A petitioner requesting post-conviction relief in his untimely motion filed under 28 U.S.C. § 2255 has not shown that his Hobbs Act conviction and convictions of murder and assault in aid of racketeering were not “crimes of violence” under Johnson v. U.S., which invalidated the residual-clause definition of a crime of violence under the ACCA; the Newport News U.S. District Court says the petition will be dismissed without an alternative ground for the untimely motion.
Petitioner asserts the instant motion is timely pursuant to 28 U.S.C. § 2255(f) (3), based on Welch v. U.S. 136 S.Ct. 1257 (2016), which made the new right recognized in Johnson v. U.S., 135 S.Ct. 2551 (2015), applicable on collateral review. In Johnson, the Supreme Court struck down the residual clause of the Armed Career Criminal Act, in 18 U.S.C. § 924(e)(2)(B)(ii), because it was unconstitutionally vague.
Here, petitioner was not sentenced under the ACCA. Instead, he challenges his convictions under 18 U.S.C. § 924(c)(1) – counts 5, 7, 10, 13 and 19. Petitioner’s underlying crime of violence for count 5 was murder in aid of racketeering, 18 U.S.C. § 1959(a)(1). The underlying crime of violence for each of counts 7, 10 and 13 was Hobbs Act robbery, in violation of 18 U.S.C. § 1951(a) – counts 6, 9 and 12. The underlying crime of violence for count 19 was assault with a dangerous weapon in violation of 18 U.S.C. § 1959(a)(3) – count 18.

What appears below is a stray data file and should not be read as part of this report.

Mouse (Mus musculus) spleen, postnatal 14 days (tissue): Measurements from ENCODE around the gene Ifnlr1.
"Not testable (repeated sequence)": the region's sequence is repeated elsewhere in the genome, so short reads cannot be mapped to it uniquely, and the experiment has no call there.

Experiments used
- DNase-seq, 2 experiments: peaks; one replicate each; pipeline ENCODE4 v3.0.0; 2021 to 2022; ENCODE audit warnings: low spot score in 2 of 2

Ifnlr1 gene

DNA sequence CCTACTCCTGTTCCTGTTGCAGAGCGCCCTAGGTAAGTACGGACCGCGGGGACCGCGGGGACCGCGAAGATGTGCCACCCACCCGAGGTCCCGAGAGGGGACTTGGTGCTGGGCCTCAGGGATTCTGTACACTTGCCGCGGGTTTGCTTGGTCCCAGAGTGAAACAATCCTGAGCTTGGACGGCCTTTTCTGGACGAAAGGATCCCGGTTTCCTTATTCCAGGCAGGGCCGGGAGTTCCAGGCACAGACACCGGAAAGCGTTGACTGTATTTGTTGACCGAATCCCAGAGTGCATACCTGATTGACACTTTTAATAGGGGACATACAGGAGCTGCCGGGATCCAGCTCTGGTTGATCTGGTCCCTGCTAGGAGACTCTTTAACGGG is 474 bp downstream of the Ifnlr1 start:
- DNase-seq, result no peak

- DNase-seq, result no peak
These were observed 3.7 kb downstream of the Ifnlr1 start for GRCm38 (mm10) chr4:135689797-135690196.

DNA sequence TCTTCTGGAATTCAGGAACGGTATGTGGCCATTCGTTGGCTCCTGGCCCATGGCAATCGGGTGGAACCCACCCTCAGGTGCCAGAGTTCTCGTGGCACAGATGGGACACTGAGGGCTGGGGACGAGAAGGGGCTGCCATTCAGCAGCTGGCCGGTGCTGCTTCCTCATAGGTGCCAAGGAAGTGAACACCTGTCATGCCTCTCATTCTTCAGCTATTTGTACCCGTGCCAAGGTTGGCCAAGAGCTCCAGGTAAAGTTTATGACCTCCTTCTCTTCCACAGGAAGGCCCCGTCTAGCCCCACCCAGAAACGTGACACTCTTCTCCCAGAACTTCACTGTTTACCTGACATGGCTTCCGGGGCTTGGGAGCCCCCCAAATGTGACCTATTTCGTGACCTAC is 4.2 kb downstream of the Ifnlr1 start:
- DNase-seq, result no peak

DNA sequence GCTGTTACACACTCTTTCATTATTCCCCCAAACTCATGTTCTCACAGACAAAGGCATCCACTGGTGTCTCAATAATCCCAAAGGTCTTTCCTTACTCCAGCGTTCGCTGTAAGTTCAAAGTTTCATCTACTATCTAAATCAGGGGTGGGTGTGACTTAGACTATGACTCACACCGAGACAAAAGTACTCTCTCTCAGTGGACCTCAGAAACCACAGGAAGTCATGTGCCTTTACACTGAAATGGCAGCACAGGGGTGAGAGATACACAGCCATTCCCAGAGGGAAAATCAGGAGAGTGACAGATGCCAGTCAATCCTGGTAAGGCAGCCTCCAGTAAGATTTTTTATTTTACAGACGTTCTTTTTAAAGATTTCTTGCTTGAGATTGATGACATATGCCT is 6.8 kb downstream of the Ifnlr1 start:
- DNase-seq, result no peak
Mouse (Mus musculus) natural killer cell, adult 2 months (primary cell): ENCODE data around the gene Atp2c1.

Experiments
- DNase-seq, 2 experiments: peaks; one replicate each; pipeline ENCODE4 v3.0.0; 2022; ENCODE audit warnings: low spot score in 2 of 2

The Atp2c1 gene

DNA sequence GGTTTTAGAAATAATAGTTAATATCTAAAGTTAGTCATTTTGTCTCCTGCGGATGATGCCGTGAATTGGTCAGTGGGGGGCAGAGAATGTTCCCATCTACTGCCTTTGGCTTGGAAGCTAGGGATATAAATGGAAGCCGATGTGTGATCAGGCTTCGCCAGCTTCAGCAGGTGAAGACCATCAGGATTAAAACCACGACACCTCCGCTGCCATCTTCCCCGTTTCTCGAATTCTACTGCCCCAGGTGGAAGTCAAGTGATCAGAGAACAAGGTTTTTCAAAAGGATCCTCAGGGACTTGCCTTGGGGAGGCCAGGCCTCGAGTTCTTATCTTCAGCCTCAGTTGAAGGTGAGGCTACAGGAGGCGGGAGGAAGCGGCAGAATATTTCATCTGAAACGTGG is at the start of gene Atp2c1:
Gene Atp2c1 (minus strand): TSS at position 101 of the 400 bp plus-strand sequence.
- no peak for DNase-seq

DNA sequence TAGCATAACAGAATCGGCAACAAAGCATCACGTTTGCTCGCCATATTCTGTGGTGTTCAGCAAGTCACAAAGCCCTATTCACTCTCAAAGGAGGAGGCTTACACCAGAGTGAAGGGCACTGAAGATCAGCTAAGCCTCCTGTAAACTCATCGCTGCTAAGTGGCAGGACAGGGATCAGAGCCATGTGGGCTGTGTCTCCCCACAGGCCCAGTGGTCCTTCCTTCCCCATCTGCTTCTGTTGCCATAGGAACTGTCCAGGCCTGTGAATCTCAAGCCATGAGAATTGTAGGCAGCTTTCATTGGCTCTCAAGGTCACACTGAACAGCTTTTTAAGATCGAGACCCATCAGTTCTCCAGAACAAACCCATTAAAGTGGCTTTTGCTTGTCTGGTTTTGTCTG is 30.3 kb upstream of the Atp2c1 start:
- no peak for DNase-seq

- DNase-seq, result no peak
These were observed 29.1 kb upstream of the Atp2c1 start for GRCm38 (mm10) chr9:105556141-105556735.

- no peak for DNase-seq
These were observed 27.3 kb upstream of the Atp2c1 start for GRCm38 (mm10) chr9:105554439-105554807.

Crime of violence
“Crime of violence” for purposes of § 924(c)(1) is an offense that is a felony and has an element of use, attempted use or threatened use of physical force. This subsection (A) is the “force clause.” Subsection (B), the “residual clause,” says an offense is a crime of violence if it is a felony and “by its nature, involves a substantial risk that physical force against the person or property of another may be used in the course of committing the offense.”
Petitioner argues that his predicate crimes qualify as “crimes of violence” only under the residual clause and, as Johnson invalidates the residual clause, his conviction under § 924(c)(1) must be vacated. Petitioner fails at both steps of his argument.
The three predicate crimes of violence underlying his five § 924(c) convictions are all crimes of violence under the force clause in in § 924(c)(3)(A). Because murder in aid of racketeering activity, assault with a dangerous weapon resulting in serious bodily injury in aid of racketeering activity, and Hobbs Act robbery are crimes of violence under the force clause of § 924(c)(3)(A), the residual clause of § 924(c)(3)(B) is not implicated.
Petitioner is warned that his § 2255 motion will be dismissed as untimely unless he can otherwise demonstrate that it was filed within the proper time period under 28 U.S.C. § 2255.
Cousins v. U.S. (Smith) (Published) No. 4:16cv60, Aug. 2, 2016; USDC at Newport News, Va.; Eric M. Hurt for respondent. VLW 016-3-377, 13 pp.